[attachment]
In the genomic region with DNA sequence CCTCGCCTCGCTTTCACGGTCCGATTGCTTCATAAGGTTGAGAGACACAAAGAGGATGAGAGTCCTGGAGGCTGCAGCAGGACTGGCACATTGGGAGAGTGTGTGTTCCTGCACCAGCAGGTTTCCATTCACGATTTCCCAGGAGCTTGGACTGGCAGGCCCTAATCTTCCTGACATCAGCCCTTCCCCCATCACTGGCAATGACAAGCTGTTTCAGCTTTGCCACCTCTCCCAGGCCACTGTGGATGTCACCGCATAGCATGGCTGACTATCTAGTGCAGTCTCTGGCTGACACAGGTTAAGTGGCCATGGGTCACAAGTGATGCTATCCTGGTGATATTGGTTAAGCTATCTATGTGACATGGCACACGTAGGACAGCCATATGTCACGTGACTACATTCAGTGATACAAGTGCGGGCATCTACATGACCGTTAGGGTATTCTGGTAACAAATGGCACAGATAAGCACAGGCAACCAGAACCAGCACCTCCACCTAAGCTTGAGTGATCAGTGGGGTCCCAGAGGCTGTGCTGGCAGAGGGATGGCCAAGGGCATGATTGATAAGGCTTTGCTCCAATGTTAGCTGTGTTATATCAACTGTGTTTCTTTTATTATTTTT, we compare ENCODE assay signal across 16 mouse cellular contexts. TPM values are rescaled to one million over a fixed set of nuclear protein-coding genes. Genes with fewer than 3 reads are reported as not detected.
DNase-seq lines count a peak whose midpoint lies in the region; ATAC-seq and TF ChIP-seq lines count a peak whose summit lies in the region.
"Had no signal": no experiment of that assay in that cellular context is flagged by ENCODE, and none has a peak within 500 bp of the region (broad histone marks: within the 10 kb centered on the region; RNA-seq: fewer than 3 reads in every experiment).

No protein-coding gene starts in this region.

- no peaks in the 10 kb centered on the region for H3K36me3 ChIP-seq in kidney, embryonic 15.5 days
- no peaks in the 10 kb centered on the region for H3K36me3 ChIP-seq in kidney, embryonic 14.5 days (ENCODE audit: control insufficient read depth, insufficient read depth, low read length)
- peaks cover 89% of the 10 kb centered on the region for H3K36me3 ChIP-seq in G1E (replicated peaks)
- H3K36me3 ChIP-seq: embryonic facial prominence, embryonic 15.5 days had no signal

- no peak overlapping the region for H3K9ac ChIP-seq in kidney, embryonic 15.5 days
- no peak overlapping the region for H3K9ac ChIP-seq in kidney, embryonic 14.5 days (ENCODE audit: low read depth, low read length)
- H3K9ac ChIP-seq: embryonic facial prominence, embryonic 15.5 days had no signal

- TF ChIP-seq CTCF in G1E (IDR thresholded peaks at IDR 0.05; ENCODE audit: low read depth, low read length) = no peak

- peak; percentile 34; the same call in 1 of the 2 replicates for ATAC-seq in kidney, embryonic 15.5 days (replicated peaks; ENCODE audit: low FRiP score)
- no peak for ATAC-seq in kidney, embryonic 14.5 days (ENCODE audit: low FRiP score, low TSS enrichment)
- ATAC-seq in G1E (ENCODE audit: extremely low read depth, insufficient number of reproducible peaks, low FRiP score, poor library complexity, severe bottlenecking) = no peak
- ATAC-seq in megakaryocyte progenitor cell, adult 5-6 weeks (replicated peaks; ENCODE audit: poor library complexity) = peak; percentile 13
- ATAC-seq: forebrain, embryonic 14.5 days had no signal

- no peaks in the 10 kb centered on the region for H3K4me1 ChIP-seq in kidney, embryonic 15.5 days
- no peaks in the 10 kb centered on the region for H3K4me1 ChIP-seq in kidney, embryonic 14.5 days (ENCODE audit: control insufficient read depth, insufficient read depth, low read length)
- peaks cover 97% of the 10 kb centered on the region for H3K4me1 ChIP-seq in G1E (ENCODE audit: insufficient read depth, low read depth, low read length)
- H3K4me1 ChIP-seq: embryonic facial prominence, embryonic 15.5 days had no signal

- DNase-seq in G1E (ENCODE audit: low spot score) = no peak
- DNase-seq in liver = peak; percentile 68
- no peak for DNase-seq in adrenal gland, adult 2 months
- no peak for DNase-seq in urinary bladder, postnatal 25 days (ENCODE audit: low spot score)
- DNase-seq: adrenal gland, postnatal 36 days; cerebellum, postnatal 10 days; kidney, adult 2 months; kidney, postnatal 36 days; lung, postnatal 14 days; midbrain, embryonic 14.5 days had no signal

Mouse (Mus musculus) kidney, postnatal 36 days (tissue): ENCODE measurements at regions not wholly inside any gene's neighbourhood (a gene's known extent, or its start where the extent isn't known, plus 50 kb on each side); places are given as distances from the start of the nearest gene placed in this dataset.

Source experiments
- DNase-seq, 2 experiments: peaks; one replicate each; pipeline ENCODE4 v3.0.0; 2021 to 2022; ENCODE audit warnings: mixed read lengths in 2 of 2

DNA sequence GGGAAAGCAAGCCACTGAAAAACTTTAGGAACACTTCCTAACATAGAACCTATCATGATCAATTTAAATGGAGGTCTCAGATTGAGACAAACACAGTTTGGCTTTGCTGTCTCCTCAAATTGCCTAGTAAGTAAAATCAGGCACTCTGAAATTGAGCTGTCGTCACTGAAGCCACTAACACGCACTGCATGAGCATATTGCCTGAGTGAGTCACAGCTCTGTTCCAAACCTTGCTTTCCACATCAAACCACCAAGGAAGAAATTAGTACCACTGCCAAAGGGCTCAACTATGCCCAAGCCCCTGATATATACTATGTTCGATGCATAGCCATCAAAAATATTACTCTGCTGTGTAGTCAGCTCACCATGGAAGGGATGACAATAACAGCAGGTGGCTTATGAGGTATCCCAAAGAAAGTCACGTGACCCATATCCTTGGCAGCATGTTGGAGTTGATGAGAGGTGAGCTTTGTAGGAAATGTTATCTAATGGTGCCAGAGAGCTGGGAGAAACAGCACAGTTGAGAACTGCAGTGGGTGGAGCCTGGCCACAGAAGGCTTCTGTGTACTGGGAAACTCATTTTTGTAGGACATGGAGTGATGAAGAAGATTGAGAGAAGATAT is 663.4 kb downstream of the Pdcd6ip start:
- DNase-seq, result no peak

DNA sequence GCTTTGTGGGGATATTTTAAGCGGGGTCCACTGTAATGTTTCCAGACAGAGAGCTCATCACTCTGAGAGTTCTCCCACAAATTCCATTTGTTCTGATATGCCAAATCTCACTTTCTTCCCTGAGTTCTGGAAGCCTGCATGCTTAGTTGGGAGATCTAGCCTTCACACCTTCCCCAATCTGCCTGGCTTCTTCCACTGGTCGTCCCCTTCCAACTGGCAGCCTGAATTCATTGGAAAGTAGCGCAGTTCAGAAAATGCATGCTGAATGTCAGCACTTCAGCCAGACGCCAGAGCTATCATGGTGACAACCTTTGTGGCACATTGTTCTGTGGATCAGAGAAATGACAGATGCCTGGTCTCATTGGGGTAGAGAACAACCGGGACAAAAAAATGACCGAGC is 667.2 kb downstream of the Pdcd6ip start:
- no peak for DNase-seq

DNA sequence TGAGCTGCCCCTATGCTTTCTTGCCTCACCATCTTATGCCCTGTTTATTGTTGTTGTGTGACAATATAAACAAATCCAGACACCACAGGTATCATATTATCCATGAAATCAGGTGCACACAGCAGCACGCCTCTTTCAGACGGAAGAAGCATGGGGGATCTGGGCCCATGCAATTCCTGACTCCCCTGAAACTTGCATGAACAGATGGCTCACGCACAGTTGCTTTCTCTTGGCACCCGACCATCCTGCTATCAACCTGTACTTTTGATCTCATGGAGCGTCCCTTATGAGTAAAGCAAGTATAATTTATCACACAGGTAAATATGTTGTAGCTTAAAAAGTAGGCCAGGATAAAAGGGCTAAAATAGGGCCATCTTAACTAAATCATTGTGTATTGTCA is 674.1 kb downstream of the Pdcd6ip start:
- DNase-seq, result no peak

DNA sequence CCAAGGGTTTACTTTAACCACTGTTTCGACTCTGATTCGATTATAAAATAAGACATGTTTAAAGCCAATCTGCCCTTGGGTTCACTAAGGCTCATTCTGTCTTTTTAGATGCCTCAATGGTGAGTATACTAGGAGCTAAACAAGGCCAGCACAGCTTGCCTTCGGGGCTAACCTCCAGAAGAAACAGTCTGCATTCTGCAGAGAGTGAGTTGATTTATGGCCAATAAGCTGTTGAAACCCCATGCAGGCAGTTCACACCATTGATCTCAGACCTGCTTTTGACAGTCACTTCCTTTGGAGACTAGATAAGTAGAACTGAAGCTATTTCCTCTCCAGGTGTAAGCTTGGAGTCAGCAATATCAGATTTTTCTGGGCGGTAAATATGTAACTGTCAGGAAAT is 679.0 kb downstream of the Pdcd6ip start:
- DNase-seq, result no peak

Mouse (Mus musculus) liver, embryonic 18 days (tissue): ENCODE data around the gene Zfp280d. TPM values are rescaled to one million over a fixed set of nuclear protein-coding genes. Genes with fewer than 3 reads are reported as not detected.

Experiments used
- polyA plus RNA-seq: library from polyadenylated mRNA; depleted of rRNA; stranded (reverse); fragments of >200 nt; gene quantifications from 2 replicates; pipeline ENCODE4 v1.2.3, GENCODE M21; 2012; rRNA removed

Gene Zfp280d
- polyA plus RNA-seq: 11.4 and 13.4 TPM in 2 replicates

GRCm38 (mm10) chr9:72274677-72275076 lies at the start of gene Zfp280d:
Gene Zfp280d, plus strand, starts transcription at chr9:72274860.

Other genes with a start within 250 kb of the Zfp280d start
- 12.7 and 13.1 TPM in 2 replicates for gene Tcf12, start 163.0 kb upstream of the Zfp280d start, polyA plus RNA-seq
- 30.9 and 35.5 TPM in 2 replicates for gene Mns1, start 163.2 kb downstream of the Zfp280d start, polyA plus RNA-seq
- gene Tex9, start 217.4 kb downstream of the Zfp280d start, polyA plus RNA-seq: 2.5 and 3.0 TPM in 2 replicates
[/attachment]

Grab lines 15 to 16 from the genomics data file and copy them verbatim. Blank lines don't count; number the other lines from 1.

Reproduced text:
- ATAC-seq in G1E (ENCODE audit: extremely low read depth, insufficient number of reproducible peaks, low FRiP score, poor library complexity, severe bottlenecking) = no peak
- ATAC-seq in megakaryocyte progenitor cell, adult 5-6 weeks (replicated peaks; ENCODE audit: poor library complexity) = peak; percentile 13